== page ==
May

To test, or not to test?

Published on Monday, May 11, 2015

Media Contact: Ruth Cummins at 601-984-1104 or ricummins@umc.edu.

Published in News Stories on May 11, 2015

When movie star Angelina Jolie faced head-on her family history of cancer and sought genetic testing that led her to preventive removal of her breasts, ovaries and fallopian tubes, she was hailed by many as courageous and forward-thinking. 

Jolie has a mutation in a breast cancer gene that leads to a significant increased risk for breast and ovarian cancer, one that makes her a no-brainer candidate for genetic counseling and testing. She lost her mother, grandmother and aunt to ovarian cancer, and her mother also had breast cancer. 

But just because you fear - or wonder - if you're likely to fall victim to cancer or another serious disease, or pass it on to your kids, that doesn't mean you should undergo genetic testing, experts say. 

"You shouldn't do it if there's not a strong reason for it," said Dr. Omar Rahman, a University of Mississippi Medical Center geneticist and professor of pediatrics. "You might find a change that is actually benign, but it could lead to patient anxiety."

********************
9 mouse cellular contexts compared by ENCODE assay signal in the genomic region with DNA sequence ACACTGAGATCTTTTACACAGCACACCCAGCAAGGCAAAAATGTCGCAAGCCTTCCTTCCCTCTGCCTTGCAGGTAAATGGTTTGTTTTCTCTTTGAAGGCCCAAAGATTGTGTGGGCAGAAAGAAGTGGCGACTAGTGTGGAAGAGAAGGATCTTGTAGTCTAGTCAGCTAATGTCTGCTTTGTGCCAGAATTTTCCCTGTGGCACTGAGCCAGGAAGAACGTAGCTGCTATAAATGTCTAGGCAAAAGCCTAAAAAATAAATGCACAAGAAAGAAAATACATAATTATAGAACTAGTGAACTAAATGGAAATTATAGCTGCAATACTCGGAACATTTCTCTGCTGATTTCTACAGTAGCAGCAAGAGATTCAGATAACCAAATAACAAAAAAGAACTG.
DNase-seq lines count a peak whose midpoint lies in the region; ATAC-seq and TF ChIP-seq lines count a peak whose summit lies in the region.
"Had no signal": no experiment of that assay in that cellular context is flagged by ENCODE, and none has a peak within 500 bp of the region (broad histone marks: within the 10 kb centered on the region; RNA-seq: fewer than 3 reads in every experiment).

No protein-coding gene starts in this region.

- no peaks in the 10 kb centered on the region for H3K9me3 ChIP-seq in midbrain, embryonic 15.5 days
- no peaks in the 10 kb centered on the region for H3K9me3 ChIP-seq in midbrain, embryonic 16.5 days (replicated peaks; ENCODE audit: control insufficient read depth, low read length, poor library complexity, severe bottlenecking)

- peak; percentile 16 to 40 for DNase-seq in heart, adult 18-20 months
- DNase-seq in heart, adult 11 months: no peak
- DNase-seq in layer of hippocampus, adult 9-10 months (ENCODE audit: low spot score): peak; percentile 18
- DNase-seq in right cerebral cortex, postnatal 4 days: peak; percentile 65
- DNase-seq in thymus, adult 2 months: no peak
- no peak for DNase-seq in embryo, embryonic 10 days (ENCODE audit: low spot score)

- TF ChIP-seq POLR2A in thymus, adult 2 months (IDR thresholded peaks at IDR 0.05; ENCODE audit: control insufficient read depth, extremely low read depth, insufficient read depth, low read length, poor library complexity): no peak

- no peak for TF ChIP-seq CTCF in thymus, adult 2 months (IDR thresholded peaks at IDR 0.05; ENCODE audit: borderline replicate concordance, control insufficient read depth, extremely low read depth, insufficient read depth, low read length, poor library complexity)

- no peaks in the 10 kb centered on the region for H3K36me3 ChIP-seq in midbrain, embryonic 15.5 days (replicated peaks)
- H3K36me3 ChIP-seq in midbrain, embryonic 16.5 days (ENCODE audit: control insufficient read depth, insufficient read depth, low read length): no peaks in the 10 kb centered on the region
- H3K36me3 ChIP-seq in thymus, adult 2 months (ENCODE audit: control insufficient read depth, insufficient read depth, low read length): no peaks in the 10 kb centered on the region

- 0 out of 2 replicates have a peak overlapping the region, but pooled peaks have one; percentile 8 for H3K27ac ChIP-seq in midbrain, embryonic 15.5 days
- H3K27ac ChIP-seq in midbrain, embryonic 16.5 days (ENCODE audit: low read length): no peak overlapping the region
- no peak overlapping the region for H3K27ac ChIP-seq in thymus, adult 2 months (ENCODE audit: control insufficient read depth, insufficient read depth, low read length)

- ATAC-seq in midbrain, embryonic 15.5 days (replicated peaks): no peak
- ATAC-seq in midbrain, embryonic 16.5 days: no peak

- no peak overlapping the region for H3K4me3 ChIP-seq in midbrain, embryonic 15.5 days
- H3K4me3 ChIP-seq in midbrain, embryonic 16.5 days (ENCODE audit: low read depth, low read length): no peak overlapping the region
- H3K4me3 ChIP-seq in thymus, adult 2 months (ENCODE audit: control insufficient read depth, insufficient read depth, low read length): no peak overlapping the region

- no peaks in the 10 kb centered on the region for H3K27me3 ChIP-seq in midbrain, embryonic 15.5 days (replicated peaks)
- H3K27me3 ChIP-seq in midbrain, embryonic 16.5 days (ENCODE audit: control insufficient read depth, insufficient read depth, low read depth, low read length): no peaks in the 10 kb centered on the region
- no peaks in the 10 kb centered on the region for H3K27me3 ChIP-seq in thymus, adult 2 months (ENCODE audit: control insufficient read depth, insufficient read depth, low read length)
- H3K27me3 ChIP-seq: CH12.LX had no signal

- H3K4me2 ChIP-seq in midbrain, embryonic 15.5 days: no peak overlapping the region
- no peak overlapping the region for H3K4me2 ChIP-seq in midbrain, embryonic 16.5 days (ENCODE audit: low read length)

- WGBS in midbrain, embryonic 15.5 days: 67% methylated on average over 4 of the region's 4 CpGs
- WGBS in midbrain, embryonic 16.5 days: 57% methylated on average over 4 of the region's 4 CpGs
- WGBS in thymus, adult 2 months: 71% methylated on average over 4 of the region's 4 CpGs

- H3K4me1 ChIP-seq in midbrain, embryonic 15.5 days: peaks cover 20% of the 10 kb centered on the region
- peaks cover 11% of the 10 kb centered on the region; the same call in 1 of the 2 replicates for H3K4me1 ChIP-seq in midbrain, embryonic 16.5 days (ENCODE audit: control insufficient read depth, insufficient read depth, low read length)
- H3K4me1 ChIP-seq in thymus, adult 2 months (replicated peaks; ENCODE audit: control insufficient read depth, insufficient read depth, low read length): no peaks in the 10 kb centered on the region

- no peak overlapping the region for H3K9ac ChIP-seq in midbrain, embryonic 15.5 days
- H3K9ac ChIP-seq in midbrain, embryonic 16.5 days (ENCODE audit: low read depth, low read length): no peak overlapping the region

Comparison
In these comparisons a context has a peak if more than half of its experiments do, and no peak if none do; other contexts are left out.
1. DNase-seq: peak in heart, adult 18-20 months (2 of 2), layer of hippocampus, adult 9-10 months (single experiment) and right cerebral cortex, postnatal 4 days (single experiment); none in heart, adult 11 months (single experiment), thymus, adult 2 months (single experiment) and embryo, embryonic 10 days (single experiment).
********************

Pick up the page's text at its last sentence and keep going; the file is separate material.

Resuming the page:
According to the National Institutes of Health Genetic Registry, there are 26,000 genetic tests for 5,400 conditions. Testing involves collection of blood samples and can run between $1,000 and $2,000, and it's not always covered by insurance, Rahman said.

He cites two core reasons to see a genetic counselor and possibly get tested: A family history of cancer or other diseases that are genetically passed on, or the onset of cancer or another serious disease much earlier than it's usually seen, especially breast cancer in women under 50.

Rahman
Rahman

"The vast majority of cancers are not inherited, and only 5 to 10 percent of breast cancers are genetic," Rahman said. "For someone like Angelina Jolie, if we'd had that conversation, then it would make sense to proceed with the testing."